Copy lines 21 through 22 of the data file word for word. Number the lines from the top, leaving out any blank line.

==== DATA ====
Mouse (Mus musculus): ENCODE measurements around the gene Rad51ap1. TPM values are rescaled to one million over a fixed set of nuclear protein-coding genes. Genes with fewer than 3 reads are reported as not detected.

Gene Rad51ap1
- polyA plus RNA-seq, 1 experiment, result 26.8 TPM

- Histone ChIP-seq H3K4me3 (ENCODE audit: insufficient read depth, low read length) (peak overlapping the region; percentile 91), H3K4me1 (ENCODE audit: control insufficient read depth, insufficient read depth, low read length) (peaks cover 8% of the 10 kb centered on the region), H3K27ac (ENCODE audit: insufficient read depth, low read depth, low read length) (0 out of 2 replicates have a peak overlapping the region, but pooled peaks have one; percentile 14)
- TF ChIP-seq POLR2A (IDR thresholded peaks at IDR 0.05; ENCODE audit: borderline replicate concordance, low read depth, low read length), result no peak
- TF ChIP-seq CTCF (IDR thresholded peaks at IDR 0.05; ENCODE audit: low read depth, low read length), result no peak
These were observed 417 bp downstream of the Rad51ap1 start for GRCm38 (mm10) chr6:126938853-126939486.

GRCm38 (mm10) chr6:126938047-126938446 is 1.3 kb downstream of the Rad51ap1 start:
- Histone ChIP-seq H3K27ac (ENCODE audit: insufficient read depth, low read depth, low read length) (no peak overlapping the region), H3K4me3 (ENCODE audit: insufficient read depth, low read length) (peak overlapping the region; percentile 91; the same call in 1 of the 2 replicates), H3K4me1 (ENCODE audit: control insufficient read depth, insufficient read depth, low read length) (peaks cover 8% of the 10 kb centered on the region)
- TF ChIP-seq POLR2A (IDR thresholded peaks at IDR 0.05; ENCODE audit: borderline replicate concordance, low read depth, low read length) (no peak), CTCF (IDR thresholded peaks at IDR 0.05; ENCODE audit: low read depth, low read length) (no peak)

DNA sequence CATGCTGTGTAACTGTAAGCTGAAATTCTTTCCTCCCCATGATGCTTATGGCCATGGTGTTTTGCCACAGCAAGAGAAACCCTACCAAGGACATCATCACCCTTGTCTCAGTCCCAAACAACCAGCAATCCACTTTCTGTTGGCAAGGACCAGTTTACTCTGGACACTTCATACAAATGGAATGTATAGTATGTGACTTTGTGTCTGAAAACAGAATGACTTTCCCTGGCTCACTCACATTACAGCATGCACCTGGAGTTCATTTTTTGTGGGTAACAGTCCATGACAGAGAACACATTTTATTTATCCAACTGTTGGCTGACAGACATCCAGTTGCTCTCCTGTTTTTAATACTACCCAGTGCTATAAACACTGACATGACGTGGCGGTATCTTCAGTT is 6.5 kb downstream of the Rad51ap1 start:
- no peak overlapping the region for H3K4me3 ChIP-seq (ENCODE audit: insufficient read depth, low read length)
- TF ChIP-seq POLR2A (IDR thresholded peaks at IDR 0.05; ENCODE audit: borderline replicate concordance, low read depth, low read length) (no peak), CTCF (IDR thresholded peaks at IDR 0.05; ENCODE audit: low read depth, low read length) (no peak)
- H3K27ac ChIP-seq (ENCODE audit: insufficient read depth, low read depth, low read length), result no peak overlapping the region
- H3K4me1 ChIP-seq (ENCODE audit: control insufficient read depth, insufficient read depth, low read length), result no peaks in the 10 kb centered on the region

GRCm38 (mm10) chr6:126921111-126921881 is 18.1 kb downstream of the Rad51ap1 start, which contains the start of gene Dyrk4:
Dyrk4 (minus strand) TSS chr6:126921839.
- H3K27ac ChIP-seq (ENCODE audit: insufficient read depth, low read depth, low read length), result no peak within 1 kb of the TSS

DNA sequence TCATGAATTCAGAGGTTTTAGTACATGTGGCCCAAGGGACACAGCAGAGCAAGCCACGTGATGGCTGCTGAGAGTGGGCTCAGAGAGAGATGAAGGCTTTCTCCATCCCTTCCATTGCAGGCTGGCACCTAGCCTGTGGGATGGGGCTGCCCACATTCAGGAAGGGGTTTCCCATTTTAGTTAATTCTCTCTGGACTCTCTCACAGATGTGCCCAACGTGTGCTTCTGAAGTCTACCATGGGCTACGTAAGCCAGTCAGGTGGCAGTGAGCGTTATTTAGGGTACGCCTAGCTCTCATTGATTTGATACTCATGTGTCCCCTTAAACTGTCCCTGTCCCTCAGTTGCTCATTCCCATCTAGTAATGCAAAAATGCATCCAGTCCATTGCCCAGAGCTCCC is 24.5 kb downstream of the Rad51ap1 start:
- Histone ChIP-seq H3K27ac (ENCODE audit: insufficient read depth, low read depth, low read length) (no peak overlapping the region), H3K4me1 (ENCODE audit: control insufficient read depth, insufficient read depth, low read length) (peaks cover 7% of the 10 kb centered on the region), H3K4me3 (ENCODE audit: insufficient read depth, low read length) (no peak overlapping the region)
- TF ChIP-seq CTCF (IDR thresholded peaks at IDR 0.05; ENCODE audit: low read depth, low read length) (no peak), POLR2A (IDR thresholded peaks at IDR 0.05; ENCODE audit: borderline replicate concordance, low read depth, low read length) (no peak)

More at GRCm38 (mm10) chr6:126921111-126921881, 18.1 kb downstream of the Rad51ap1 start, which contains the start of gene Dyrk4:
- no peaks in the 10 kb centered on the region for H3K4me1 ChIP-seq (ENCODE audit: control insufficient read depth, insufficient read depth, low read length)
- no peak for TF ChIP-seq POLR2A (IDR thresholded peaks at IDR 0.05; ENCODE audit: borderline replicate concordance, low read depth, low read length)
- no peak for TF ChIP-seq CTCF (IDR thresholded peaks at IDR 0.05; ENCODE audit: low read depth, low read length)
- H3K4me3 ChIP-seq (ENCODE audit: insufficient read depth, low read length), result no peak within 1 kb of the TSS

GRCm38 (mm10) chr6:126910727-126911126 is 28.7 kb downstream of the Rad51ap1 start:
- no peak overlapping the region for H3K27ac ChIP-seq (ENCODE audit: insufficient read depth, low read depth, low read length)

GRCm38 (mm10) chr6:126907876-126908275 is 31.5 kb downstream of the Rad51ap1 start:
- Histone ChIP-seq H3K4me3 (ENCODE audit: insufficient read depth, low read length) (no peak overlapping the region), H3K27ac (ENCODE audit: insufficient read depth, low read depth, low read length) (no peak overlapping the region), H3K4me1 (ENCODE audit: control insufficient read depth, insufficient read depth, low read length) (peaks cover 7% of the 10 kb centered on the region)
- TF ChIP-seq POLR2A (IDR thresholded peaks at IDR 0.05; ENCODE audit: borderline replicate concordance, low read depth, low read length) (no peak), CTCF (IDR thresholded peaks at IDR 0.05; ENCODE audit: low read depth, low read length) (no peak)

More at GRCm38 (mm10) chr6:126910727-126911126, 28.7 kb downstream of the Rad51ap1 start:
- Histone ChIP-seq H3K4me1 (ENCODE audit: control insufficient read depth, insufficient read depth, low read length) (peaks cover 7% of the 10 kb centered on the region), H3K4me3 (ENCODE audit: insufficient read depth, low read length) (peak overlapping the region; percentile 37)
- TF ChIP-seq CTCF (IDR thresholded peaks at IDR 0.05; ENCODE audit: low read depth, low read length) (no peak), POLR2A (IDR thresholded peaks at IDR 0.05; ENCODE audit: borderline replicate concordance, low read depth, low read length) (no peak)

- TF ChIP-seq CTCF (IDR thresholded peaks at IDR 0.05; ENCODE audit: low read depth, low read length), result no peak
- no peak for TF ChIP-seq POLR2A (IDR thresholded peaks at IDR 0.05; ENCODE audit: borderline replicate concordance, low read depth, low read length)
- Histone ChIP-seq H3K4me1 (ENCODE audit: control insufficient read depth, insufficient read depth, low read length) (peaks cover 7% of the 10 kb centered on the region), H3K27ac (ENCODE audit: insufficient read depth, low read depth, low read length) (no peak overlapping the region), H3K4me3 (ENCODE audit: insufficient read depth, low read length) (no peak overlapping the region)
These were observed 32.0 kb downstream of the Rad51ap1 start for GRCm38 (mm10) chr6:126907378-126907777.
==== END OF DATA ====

- TF ChIP-seq CTCF (IDR thresholded peaks at IDR 0.05; ENCODE audit: low read depth, low read length) (no peak), POLR2A (IDR thresholded peaks at IDR 0.05; ENCODE audit: borderline replicate concordance, low read depth, low read length) (no peak)

More at GRCm38 (mm10) chr6:126921111-126921881, 18.1 kb downstream of the Rad51ap1 start, which contains the start of gene Dyrk4: